Russia ready for peace talks while warning new world war would include nuclear bombsby Lee Brown Social Links for Lee Brown View Author Archive Get author RSS feed · New York Post
Russia said it was ready Wednesday for the second round of peace talks with Ukraine — while giving a chilling warning that a third world war would certainly involve nuclear weapons.
The invading nation’s “delegation will be in place to await Ukrainian negotiators,” Kremlin spokesman Dmitry Peskov said — as Russian forces continued the devastating air and land assault for the seventh day.
Video footage showed yet another series of brutal bomb blasts Wednesday as Russian forces also claimed to have taken control of the area around Ukraine’s largest nuclear power plant, Zaporizhzhia.
Already, more than 2,000 Ukrainian civilians have been killed, the country’s emergency service said — as the number of people fleeing could reach 1 million within hours, the UN refugee agency warned.
Ukrainian Foreign Minister Dmytro Kuleba later confirmed his nation’s delegation would be at the peace talks Wednesday, even after President Volodymyr Zelensky had said Russia must “first stop bombing people” for the talks to continue.
“Now it’s official. The second round of talks between Ukraine and the occupier will take place today,” a Ukrainian presidential aide also told CNN.
But while the Kremlin put on a more diplomatic public face, Russian Foreign Minister Sergei Lavrov sent a clear warning to the world just days after his president, Vladimir Putin, put his nuclear forces on high alert.
Lavrov said Wednesday that if a third world war were to take place, it would involve nuclear weapons and be destructive, the RIA news agency reported.
Lavrov has said Russia, which launched what it calls a special military operation against Ukraine last week, would face a “real danger” if Kyiv acquired nuclear weapons.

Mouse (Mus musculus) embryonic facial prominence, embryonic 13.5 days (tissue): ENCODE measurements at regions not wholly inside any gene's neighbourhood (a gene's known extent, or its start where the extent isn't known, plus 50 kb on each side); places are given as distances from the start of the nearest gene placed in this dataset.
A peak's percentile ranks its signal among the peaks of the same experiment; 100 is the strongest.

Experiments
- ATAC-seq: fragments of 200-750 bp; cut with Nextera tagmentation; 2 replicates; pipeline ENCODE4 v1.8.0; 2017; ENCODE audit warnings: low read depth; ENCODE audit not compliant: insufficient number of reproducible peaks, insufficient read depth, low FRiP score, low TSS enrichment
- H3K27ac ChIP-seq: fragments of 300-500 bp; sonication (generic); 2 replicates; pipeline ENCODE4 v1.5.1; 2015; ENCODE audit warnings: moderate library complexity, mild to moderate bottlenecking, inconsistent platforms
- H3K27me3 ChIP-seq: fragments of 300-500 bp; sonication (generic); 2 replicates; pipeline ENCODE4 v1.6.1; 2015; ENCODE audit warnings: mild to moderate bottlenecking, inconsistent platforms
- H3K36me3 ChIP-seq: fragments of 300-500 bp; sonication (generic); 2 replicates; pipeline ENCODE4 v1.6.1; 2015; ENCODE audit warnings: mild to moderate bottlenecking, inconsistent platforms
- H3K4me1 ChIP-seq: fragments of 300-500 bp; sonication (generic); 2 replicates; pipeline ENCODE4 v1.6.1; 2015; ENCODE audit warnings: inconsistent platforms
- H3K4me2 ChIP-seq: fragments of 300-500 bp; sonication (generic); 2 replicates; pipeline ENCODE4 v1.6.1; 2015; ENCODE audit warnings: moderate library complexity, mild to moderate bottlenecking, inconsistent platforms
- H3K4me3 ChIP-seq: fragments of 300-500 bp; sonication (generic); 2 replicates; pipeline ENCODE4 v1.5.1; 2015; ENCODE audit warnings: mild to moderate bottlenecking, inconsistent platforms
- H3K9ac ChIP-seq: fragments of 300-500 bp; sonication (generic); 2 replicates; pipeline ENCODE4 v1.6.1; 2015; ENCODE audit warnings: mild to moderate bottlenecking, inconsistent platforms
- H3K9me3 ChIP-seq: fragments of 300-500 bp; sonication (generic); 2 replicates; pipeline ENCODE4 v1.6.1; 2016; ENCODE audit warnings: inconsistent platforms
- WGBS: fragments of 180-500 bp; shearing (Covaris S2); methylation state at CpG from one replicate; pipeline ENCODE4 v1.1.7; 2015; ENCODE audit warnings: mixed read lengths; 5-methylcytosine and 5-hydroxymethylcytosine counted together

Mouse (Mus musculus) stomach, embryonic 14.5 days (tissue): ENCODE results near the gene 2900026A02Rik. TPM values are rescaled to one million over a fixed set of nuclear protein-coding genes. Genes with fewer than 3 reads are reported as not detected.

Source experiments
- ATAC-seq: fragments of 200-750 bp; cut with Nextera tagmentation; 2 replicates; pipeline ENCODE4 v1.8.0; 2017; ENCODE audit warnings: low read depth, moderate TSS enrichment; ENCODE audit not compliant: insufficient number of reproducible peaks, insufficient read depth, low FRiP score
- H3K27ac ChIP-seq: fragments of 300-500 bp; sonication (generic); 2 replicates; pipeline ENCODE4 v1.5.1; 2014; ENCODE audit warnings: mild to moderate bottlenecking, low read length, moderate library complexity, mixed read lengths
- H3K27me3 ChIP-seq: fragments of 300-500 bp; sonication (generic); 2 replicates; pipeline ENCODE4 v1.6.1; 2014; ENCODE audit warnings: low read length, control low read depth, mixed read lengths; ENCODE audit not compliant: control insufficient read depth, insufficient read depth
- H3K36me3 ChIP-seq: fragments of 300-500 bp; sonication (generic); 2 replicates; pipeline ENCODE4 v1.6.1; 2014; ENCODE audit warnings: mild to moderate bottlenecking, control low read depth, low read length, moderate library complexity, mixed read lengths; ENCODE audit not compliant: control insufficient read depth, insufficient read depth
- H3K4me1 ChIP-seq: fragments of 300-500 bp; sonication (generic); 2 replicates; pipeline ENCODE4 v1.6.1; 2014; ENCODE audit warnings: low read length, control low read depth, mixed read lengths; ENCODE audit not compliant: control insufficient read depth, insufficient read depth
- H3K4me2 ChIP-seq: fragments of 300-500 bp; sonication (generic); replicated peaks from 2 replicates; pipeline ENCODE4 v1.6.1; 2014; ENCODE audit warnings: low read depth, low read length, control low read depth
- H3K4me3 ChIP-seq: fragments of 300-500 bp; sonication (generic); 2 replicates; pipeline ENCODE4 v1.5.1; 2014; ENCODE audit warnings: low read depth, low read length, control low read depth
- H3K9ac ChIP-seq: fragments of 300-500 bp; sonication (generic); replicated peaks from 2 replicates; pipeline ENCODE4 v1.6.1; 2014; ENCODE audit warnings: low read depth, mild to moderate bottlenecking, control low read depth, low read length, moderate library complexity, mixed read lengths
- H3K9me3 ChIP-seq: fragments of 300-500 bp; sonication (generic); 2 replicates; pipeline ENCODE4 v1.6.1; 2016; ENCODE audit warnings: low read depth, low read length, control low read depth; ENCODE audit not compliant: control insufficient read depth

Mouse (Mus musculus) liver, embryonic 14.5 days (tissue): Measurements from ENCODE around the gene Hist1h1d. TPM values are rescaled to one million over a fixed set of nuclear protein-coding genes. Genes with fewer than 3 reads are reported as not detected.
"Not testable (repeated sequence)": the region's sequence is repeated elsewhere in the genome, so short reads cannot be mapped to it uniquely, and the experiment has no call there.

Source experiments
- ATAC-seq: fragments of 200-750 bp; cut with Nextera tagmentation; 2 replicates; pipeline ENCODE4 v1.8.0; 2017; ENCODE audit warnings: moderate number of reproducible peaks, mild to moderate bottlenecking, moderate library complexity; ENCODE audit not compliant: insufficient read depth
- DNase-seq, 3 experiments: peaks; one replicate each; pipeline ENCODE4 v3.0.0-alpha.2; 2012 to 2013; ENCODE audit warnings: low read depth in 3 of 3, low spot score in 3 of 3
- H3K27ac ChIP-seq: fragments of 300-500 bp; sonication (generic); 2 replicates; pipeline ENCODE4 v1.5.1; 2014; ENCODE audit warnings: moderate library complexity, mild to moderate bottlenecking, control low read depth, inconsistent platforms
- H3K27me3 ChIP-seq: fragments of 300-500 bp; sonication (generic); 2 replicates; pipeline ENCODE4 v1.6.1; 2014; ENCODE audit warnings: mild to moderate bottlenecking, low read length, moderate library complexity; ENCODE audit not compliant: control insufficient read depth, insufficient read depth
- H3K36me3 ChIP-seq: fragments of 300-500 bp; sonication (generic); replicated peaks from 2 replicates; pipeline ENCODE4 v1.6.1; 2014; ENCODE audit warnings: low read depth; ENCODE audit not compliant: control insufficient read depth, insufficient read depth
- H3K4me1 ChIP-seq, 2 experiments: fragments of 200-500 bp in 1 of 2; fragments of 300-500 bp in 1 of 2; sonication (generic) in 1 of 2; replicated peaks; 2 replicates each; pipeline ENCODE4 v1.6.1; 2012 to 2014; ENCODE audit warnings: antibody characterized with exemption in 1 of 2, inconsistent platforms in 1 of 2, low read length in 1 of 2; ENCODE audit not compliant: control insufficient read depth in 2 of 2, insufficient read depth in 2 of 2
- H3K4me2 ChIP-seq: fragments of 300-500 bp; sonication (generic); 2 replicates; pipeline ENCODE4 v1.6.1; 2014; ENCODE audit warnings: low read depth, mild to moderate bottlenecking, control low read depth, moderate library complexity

Lavrov has previously claimed that Russia was trying to stop Ukraine from obtaining nukes, despite Zelensky’s assurances that he had no intentions of doing so.
Peskov also said the Russian government would consider all countries that introduce sanctions on the country to be “de facto unfriendly,” according to CNN.
The warning appeared to be just the latest threat from the Kremlin for the West to stay out of the war — as well as an attempted justification for Russia’s aggression.
Meanwhile, Russian forces continued pressing into several major cities — including taking control of the area around Ukraine’s largest nuclear power plant.
The International Atomic Energy Agency said Wednesday it had received a letter from Russia saying personnel at the Zaporizhzhia plant continued their “work on providing nuclear safety and monitoring radiation in normal mode of operation.”
The letter claimed that “radiation levels remain normal,” the UN watchdog said.
Zaporizhzhia is the largest of Ukraine’s nuclear sites, with six of the country’s 15 reactors.
Russia has already seized control of the decommissioned Chernobyl nuclear power plant, the scene of the world’s worst nuclear disaster in 1986.
The head of the UN watchdog, Rafael Grossi, told a special meeting of the International Atomic Energy Agency’s board of governors Wednesday that he is “gravely concerned” by the situation.
He said it’s “the first time a military conflict is happening amid the facilities of a large, established nuclear power program.”
Grossi noted that any action jeopardizing the safe operation of nuclear facilities or the safety of radioactive material “could have severe consequences, aggravating human suffering and causing environmental harm.”
Bombs also continued to rip through the heart of Ukraine’s second-largest city, Kharkiv — including the police headquarters — while a 40-mile convoy of tanks and military vehicles pressed ever closer to the capital, Kyiv.
Ukrainian officials were still tallying the feared death toll Wednesday.
With Post wires